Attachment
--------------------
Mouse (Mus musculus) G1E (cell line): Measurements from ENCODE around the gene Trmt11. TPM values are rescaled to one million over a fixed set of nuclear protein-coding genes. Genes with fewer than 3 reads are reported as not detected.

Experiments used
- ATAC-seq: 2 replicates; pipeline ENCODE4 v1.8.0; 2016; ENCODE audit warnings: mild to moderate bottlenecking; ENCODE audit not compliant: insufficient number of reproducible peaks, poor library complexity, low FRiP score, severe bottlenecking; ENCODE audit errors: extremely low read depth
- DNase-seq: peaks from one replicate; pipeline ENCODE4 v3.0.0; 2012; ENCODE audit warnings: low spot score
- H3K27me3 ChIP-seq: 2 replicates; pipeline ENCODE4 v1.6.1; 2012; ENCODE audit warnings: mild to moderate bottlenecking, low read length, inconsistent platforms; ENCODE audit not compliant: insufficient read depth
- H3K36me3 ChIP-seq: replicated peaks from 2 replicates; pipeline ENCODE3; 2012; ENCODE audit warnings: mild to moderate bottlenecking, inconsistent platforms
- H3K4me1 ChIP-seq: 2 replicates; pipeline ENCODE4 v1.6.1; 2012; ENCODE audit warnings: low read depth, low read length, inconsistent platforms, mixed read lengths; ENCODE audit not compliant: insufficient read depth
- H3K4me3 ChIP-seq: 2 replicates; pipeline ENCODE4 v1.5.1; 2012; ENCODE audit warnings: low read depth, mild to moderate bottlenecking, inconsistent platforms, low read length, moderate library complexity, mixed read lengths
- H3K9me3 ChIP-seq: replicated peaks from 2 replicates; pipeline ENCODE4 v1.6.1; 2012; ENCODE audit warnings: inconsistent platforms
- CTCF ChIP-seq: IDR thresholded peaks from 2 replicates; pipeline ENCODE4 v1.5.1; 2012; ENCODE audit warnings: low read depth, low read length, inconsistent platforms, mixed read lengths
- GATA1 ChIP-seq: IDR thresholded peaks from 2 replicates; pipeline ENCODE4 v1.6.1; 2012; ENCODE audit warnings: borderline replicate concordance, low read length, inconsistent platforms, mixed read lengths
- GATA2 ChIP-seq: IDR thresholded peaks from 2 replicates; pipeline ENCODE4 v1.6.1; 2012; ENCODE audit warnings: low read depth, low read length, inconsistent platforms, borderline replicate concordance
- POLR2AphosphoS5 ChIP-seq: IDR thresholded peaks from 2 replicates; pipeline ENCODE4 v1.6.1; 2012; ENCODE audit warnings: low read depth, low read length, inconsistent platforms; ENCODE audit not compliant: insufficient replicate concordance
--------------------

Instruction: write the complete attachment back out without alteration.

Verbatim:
Mouse (Mus musculus) G1E (cell line): Measurements from ENCODE around the gene Trmt11. TPM values are rescaled to one million over a fixed set of nuclear protein-coding genes. Genes with fewer than 3 reads are reported as not detected.

Experiments used
- ATAC-seq: 2 replicates; pipeline ENCODE4 v1.8.0; 2016; ENCODE audit warnings: mild to moderate bottlenecking; ENCODE audit not compliant: insufficient number of reproducible peaks, poor library complexity, low FRiP score, severe bottlenecking; ENCODE audit errors: extremely low read depth
- DNase-seq: peaks from one replicate; pipeline ENCODE4 v3.0.0; 2012; ENCODE audit warnings: low spot score
- H3K27me3 ChIP-seq: 2 replicates; pipeline ENCODE4 v1.6.1; 2012; ENCODE audit warnings: mild to moderate bottlenecking, low read length, inconsistent platforms; ENCODE audit not compliant: insufficient read depth
- H3K36me3 ChIP-seq: replicated peaks from 2 replicates; pipeline ENCODE3; 2012; ENCODE audit warnings: mild to moderate bottlenecking, inconsistent platforms
- H3K4me1 ChIP-seq: 2 replicates; pipeline ENCODE4 v1.6.1; 2012; ENCODE audit warnings: low read depth, low read length, inconsistent platforms, mixed read lengths; ENCODE audit not compliant: insufficient read depth
- H3K4me3 ChIP-seq: 2 replicates; pipeline ENCODE4 v1.5.1; 2012; ENCODE audit warnings: low read depth, mild to moderate bottlenecking, inconsistent platforms, low read length, moderate library complexity, mixed read lengths
- H3K9me3 ChIP-seq: replicated peaks from 2 replicates; pipeline ENCODE4 v1.6.1; 2012; ENCODE audit warnings: inconsistent platforms
- CTCF ChIP-seq: IDR thresholded peaks from 2 replicates; pipeline ENCODE4 v1.5.1; 2012; ENCODE audit warnings: low read depth, low read length, inconsistent platforms, mixed read lengths
- GATA1 ChIP-seq: IDR thresholded peaks from 2 replicates; pipeline ENCODE4 v1.6.1; 2012; ENCODE audit warnings: borderline replicate concordance, low read length, inconsistent platforms, mixed read lengths
- GATA2 ChIP-seq: IDR thresholded peaks from 2 replicates; pipeline ENCODE4 v1.6.1; 2012; ENCODE audit warnings: low read depth, low read length, inconsistent platforms, borderline replicate concordance
- POLR2AphosphoS5 ChIP-seq: IDR thresholded peaks from 2 replicates; pipeline ENCODE4 v1.6.1; 2012; ENCODE audit warnings: low read depth, low read length, inconsistent platforms; ENCODE audit not compliant: insufficient replicate concordance